Inuvik Twin Lakes
Thank you, Mr. Speaker. The time most individuals spend in a southern residential treatment facility represents a small period of time when you compare the many years a person has taken to get themselves to the recovery stage. Going to a treatment facility is the biggest and most important step for many in their journey to recovery from addiction, but it is only one step that is part of their healing journey. When we look at our communities, we lack the supports required to help them remain in recovery. This creates endless cycles of homelessness, family violence, and trips to southern treatment facilities. The government's current approach to addiction treatment stops at step one. Sending people to receive treatment but does nothing to ensure people remain in recovery when they come home. This has been a longstanding barrier for as long as anyone can remember.
Mr. Speaker, this is an example of a poor investment, a one-off, fragmented, and unsustainable approach that demonstrates little progress. We are spending the money for people to go out to treatment, but we need to continue that investment in aftercare. If people have nowhere to live and there's no way they can maintain any type of sobriety, no amount of on-the-land programming or community counselling will help. NWT research on family violence, integrated case management, and people leaving correctional facilities all tell us the issue that is a lack of client-centred supports, a lack of suitable housing, and more resources to stay in housing are needed. Good investments that have seen progress focus on providing community-based recovery and support services. It moves the focus away from one-off crises and emergency management responses towards longer term community-based addiction prevention and support.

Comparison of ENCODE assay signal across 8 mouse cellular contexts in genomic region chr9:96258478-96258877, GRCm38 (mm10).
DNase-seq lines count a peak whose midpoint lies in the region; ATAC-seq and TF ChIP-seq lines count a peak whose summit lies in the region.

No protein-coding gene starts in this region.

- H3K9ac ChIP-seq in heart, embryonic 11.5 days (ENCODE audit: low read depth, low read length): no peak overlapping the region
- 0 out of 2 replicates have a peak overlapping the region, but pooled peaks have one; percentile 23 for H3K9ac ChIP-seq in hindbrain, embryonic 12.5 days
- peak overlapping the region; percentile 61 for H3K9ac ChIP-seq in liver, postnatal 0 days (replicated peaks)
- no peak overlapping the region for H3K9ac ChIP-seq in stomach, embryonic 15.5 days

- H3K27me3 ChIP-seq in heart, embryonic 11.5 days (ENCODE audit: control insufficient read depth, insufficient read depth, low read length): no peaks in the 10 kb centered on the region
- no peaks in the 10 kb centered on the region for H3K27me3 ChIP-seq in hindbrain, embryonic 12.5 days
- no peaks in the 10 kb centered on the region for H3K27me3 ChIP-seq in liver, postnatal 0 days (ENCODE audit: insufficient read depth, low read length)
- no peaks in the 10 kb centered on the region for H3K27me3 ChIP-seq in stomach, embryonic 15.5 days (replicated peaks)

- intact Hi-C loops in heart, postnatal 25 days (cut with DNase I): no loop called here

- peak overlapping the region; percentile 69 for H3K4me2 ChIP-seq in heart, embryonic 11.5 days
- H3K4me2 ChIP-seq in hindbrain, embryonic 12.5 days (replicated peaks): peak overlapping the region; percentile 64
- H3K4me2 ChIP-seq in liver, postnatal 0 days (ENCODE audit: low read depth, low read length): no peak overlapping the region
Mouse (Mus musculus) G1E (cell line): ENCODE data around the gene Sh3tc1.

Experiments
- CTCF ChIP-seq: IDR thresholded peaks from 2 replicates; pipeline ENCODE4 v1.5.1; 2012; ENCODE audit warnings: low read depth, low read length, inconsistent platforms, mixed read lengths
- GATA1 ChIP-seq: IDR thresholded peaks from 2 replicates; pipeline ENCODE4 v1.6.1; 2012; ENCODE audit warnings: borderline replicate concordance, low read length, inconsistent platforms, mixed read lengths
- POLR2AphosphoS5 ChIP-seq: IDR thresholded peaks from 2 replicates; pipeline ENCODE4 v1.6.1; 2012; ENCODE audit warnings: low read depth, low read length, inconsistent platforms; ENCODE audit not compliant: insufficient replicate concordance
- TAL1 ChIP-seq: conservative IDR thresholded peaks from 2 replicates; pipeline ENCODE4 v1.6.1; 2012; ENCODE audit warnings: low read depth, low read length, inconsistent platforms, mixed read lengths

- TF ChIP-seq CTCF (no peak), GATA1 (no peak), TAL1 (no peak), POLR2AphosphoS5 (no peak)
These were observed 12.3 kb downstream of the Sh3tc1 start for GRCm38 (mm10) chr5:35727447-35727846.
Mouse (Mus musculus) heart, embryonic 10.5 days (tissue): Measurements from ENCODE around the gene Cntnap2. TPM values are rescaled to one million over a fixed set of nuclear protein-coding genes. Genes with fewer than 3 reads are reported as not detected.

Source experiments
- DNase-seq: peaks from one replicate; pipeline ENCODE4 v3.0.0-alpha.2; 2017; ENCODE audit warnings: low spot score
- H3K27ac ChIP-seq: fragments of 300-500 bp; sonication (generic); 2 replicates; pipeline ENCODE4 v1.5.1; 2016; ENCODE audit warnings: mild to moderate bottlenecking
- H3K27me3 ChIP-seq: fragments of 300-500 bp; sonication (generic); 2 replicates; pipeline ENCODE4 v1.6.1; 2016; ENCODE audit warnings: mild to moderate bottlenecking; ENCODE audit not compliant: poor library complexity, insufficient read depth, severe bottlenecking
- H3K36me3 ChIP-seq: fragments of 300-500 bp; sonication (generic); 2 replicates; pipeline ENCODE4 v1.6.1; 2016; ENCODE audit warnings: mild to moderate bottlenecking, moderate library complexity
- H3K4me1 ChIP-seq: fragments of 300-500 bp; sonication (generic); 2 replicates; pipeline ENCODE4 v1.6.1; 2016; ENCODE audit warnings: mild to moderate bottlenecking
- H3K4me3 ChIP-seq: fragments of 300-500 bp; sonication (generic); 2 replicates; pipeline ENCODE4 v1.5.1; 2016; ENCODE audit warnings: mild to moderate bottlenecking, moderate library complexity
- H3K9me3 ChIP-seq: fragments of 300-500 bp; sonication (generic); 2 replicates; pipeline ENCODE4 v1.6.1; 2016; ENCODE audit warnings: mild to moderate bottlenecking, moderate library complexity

Mr. Speaker, we know lack of programming that combines client-centred services and housing is at the centre of the long-standing challenges. Focused investments into individuals that support them to remain addiction-free according to their needs has demonstrated longer term and better outcomes. Not addressing this issue is what's holding the NWT government and our residents back from progress in their addictions. This is evident in our NWT statistics related to addictions that demonstrate these issues are growing. They are not getting better. Recovery starts with support. Permanent housing is the most important aspect of recovery to address these addictions. Thank you, Mr. Speaker.